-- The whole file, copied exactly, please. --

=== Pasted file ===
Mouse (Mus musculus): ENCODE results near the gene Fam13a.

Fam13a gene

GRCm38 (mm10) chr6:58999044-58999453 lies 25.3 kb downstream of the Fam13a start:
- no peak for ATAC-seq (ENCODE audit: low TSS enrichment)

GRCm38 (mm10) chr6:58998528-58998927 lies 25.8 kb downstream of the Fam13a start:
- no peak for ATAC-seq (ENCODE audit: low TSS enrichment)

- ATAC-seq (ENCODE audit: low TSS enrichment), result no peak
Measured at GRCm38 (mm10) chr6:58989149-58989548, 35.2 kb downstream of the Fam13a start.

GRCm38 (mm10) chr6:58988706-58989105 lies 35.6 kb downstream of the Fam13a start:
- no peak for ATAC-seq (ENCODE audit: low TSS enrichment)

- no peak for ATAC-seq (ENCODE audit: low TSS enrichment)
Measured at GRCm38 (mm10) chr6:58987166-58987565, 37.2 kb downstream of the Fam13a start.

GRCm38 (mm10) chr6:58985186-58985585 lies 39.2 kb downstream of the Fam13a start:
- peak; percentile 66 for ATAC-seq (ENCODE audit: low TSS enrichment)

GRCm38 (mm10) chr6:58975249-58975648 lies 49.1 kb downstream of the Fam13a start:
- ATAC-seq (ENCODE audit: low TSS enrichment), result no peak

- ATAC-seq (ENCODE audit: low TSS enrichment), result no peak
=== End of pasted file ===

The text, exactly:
Mouse (Mus musculus): ENCODE results near the gene Fam13a.

Fam13a gene

GRCm38 (mm10) chr6:58999044-58999453 lies 25.3 kb downstream of the Fam13a start:
- no peak for ATAC-seq (ENCODE audit: low TSS enrichment)

GRCm38 (mm10) chr6:58998528-58998927 lies 25.8 kb downstream of the Fam13a start:
- no peak for ATAC-seq (ENCODE audit: low TSS enrichment)

- ATAC-seq (ENCODE audit: low TSS enrichment), result no peak
Measured at GRCm38 (mm10) chr6:58989149-58989548, 35.2 kb downstream of the Fam13a start.

GRCm38 (mm10) chr6:58988706-58989105 lies 35.6 kb downstream of the Fam13a start:
- no peak for ATAC-seq (ENCODE audit: low TSS enrichment)

- no peak for ATAC-seq (ENCODE audit: low TSS enrichment)
Measured at GRCm38 (mm10) chr6:58987166-58987565, 37.2 kb downstream of the Fam13a start.

GRCm38 (mm10) chr6:58985186-58985585 lies 39.2 kb downstream of the Fam13a start:
- peak; percentile 66 for ATAC-seq (ENCODE audit: low TSS enrichment)

GRCm38 (mm10) chr6:58975249-58975648 lies 49.1 kb downstream of the Fam13a start:
- ATAC-seq (ENCODE audit: low TSS enrichment), result no peak

- ATAC-seq (ENCODE audit: low TSS enrichment), result no peak